We love Hervé Tullet’s ‘Press Here‘ and ‘Mix It Up’ is a lot of fun too. It’s a great book to read but also provides an introduction to the three primary colours, the secondary colours that result from mixing them and shows how you can make colours lighter or darker.
The Story: Starting with a grey dot you tap the book until more colours appear. Then rub the blue and yellow dots to make a new colour. Mix the other primary colours together then tilt, rub and shake to mix the colours up. Add white to make them darker and black to make them lighter then see what colour you get when you mix black and white.
Mixing the primary colours using food colouring
This is an interesting way to mix the three primary colours. First we filled a shallow bowl with milk then dropped three drops of liquid red food colouring slightly away from the centre of the bowl. Then we added three drops of blue and three drops of yellow so that the colours formed a triangle. We squirted a small amount of washing up liquid in the centre of the triangle and watched what happened. (You can read about why the colours mix when you add the washing up liquid here). It was fascinating watching the colours move but it took a while for them to really mix together.
Crepe paper rainbows
One of our favourite art activities is great for showing what happens when you mix the primary colours. We covered a small canvas with strips of red, yellow and blue crepe paper (making sure that there were some overlaps). Then we squirted the paper with water and waited. The second picture shows how the paper looked after half an hour, the third picture shows the paper after leaving it overnight. We removed the paper to see how the colours had mixed (my daughter thinks that it looks like sunset over the sea).
Mixing the primary colours to make sugar flowers
We made sugar flowers by mixing 300g icing sugar and an egg white together. Then we put six spoonfuls of icing into six bowls. Using food colouring we mixed the primary colours first and in the remaining three bowls we mixed two primary colours together to make secondary colours. It was interesting mixing the colours, purple proved to be the most difficult as we started off with too much blue and needed to add lots of red (purple seemed to be a favourite colour, while I was out of the room a little finger decided to have a play!).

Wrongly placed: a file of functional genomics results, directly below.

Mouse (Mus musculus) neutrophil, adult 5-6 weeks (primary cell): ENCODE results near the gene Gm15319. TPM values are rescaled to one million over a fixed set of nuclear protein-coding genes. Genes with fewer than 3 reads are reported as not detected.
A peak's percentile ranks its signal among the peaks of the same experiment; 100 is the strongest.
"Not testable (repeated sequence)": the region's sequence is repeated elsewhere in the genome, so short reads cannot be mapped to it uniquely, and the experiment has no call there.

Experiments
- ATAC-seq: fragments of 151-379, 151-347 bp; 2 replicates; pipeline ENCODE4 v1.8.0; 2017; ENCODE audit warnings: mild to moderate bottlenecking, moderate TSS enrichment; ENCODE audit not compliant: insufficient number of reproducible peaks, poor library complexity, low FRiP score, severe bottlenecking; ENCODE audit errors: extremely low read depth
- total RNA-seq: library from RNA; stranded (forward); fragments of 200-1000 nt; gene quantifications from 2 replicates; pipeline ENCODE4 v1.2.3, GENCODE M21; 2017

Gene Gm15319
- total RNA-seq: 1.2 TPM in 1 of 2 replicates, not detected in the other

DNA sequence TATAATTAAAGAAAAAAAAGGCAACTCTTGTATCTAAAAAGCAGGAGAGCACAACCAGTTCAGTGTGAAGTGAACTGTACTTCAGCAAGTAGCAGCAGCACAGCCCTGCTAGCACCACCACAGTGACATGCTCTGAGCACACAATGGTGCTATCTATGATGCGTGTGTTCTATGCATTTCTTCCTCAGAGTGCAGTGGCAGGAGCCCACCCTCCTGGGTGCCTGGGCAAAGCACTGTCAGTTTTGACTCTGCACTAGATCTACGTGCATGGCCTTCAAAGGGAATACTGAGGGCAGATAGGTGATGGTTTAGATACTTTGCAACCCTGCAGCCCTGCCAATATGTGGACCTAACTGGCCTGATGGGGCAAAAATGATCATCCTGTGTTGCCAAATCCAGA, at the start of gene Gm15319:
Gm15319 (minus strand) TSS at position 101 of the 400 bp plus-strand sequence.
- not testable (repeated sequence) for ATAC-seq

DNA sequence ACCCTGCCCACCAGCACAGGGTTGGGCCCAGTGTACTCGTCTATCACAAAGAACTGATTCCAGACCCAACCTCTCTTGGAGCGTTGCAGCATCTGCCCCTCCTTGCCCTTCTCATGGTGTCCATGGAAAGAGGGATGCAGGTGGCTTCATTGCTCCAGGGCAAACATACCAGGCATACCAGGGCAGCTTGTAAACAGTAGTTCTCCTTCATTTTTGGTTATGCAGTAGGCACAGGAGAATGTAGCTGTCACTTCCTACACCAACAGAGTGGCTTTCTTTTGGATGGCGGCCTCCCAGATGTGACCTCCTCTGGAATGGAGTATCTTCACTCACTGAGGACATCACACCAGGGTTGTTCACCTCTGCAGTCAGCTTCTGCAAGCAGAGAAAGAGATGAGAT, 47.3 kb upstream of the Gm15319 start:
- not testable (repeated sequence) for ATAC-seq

I gave my daughter free rein with the leftover icing, for some strange reason everything that she mixed came out with a greenish tinge!
Family handprint picture
This is a recreation of the handprint picture that Hervé Tullet includes in Mix it Up. We drew our hands on white paper, cut them out then stuck them on white paper with Blu-Tack. Using watercolour paints we filled our paper with fingerprints. When it was dry we pulled the hands off.
Colour mixing is always a fun activity and these activities also gave lots of scope for discussion and experimentation. We’ve also used Mouse Paint to inspire colour mixing activities.
Mix It Up is a fantastic book to read to a class of children who are all eager to get involved and rub, shake and tilt. I have also had lots of fun using Mix It Up to introduce colours to non native English speaking children.
Age Range: 3 +
Author / Illustrator: Hervé Tullet
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